Football fans should not boo players who decide to "take the knee" before matches, Downing Street has said.
Boris Johnson wanted to see fans "getting behind the team to cheer them on" instead, a spokesman said.
But the prime minister has not condemned fans who jeered when England players took the knee during two recent games.
Labour leader Sir Keir Starmer said booing was "wrong," and accused the PM of lacking "the guts to call it out".
Meanwhile, Scotland players have now decided to take the knee for their Euro 2020 game against England next week, having previously decided not to.
England players are set to continue making the gesture during the delayed European championship, which gets under way this week.
No 10 has declined to condemn fans who jeered when England players took the knee at two recent warm-up games for the tournament.
Asked on Friday whether Mr Johnson would condemn supporters who boo, his spokesman replied: "The prime minister respects the right of all people to peacefully protest and make their feelings known about injustices.
"I think the prime minister has spoken before about his desire to get everybody to get behind the national team and the PM would like to see everyone getting behind the team to cheer them on, not boo."
Education Minister Gillian Keegan has said players taking the knee, done in support of Black Lives Matter, was "creating division".
'Failure of leadership'
But in an interview with The Guardian, Sir Keir Starmer said England players were right to do it, calling it "an important collective decision by the team about their expression of their opposition to discrimination and racism".
"The idea you boo the team is completely wrong," he said.
"The prime minister was wrong when he refused to call it out. He didn't have the guts to call it out, he hedged his bets and in doing so he undermined the team on the verge of this competition.
"He didn't have the courage to stand by the England team on the verge of this competition, and he's wrong about that and that's a failure of leadership."
Former Labour prime minister Gordon Brown has praised England players for taking the knee - adding they were "bringing the whole country together".
In an interview recorded on Thursday, Mr Brown told the BBC's Political Thinking podcast that the team had taken a "difficult decision" in adopting the gesture - which England player Marcus Rashford has called the "right thing to do".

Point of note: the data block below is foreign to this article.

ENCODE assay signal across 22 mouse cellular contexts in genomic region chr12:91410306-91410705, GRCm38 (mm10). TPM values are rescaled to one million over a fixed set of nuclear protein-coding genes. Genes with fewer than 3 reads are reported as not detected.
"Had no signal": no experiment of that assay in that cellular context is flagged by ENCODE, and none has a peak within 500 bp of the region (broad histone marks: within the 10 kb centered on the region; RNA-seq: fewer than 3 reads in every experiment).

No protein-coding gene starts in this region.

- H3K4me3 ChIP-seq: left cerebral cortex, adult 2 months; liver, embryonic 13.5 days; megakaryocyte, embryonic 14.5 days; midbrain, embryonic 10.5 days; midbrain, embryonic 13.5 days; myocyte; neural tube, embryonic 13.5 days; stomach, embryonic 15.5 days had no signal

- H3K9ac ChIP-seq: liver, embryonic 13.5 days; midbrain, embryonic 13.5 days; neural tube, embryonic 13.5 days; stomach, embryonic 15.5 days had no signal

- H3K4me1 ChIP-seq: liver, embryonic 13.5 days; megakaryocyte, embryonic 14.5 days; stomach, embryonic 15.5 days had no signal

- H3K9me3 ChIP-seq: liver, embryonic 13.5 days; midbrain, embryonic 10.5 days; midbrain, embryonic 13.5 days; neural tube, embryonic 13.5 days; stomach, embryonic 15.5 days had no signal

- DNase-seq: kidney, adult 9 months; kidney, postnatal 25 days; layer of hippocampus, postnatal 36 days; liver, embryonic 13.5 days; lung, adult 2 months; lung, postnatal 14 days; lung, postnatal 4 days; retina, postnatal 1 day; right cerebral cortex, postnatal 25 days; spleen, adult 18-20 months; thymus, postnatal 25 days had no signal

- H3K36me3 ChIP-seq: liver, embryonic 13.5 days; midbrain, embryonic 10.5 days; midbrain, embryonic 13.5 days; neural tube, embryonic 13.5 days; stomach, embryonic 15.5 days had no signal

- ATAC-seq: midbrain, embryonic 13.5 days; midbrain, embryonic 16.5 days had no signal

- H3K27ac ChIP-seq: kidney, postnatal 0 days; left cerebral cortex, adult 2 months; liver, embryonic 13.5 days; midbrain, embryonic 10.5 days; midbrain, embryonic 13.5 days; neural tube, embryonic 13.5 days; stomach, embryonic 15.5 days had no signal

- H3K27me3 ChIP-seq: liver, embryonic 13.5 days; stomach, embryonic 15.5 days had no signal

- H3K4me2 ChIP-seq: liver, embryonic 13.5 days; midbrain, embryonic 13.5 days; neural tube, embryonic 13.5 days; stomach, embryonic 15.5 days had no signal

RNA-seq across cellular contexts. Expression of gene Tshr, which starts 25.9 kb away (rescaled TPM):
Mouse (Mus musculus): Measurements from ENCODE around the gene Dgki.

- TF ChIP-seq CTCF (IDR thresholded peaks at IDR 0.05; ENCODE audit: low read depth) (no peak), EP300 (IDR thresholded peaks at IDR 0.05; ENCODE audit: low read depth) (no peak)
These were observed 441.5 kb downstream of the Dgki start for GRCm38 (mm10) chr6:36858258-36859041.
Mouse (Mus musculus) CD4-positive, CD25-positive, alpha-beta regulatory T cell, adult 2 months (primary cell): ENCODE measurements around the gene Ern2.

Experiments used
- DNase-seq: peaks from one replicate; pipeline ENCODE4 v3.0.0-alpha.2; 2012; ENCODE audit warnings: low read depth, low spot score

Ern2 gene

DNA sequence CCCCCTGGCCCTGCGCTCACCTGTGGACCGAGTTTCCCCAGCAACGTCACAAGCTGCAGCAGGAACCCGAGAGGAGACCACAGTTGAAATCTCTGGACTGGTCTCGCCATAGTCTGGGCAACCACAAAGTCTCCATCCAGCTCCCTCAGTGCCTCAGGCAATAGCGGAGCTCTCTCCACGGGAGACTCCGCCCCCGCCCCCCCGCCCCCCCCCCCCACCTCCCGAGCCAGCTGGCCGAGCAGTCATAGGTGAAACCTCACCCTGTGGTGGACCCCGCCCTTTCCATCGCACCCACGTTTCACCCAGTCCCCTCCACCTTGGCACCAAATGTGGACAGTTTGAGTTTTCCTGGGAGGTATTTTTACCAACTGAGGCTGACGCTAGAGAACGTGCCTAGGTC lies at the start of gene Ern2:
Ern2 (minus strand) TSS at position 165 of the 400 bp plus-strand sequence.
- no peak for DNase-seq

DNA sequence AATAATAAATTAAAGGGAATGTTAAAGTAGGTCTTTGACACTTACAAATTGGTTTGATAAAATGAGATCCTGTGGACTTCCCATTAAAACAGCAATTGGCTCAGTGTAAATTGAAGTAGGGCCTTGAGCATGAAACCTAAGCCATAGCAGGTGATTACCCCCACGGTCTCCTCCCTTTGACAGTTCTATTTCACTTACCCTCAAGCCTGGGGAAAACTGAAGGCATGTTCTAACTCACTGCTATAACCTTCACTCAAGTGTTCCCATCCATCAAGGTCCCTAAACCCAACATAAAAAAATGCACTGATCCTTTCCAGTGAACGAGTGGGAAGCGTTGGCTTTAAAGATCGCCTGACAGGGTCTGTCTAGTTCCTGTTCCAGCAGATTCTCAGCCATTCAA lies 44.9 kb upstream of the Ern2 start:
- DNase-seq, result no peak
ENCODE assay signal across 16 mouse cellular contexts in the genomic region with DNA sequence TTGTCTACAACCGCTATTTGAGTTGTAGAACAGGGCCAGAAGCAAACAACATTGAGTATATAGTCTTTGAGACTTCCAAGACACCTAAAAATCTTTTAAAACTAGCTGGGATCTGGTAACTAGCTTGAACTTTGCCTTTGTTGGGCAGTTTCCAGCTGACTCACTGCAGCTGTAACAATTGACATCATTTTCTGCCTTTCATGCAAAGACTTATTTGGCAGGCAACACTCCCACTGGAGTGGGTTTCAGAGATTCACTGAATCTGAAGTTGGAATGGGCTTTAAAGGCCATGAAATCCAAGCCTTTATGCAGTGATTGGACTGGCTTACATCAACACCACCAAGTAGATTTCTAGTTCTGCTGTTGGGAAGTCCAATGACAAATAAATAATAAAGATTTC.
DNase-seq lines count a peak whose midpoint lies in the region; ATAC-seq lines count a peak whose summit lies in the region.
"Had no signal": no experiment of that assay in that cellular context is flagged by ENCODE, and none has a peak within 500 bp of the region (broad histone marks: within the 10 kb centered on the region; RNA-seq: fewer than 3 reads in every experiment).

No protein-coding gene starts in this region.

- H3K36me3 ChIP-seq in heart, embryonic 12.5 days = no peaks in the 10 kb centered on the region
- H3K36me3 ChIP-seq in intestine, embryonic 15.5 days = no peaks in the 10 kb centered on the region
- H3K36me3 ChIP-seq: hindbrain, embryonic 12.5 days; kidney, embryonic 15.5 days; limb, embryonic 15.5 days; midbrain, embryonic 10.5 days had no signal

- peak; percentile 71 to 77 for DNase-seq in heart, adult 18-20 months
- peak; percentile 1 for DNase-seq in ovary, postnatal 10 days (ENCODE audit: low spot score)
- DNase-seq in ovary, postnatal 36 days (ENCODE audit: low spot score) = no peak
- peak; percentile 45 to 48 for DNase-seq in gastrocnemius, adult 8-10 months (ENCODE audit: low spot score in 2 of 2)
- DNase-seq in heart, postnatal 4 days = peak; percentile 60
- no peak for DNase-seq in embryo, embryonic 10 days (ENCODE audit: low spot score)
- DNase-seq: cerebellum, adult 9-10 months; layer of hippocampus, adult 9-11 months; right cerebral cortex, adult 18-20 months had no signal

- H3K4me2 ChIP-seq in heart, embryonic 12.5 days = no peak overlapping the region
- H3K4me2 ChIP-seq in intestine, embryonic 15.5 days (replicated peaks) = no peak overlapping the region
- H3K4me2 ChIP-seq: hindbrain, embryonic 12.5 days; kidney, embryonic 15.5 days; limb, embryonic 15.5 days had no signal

He added: "I don't think it was right for Downing Street not to support Marcus Rashford.
"Marcus Rashford has stood up for some really good causes over the last year, but he's also stood up for far better race relations and community relations in this country. So we should support the team when it does this.
Mr Brown, who was Labour prime minister from 2007 to 2010, told Nick Robinson he would "like Boris Johnson to come out publicly to support the England football team in what they do".
He warned it would be "bad for Britain" if "culture wars started to develop" and "people seized on one instance of someone doing something and trying to make it a big issue that divided the public rather than united the public".
On Friday, Scotland Manager Steve Clarke said the players had decided to take the knee for their game against England next Friday to show "solidarity" with England players "on the receiving end of abuse from fans".
The Scotland players will continue to stand for their other games during the tournament.
Mr Clark added that the team had "reflected" on the matter as a group, after "divisive and inaccurate comments" about their decision to stand instead of kneel.
"We remain committed to our principles of taking a stand, but we must also be unequivocal in condemning the opportunistic false narrative being presented by some," he added.
Scotland's First Minister Nicola Sturgeon backed the team's stance, saying that taking the knee alongside England players was a "good decision".
Asked about the booing on Sunday, Mr Rashford said: "It's something that we can't control, and for us we believe [taking the knee is] the right thing to do, so we're going to continue to do it."
England manager Gareth Southgate has said his team's gesture, adopted throughout the last Premier League season, is not "political" but an attempt to highlight racial injustice.
Wales will also take the knee at Euro 2020.
On BBC One's Question Time on Thursday, Ms Keegan said people were "perfectly free" to take the knee, but added it was "symbolism more than action".
Vaccines minister Nadhim Zahawi told BBC Radio 4's Today programme he "absolutely" backed the "symbolism of reminding the world of how painful it is to be subjected to the racism that Marcus Rashford has been subjected to".
He added: "If you then extrapolate to a Black Lives Matter movement that has a political agenda... that's a different place... which is why I think we just have to differentiate and rightly back our team."
American footballer Colin Kaepernick started kneeling during the pre-game national anthem in the NFL in 2016, in protest at police violence against African-Americans.
Since last year, when the Black Lives Matter movement gained momentum in the wake of the murder of George Floyd by a police officer in the US, many sportspeople around the world have chosen to take the knee.
Nick Robinson's interview with Gordon Brown will be broadcast at 17:30 BST on Saturday on BBC Radio 4. It will also be available on BBC Sounds.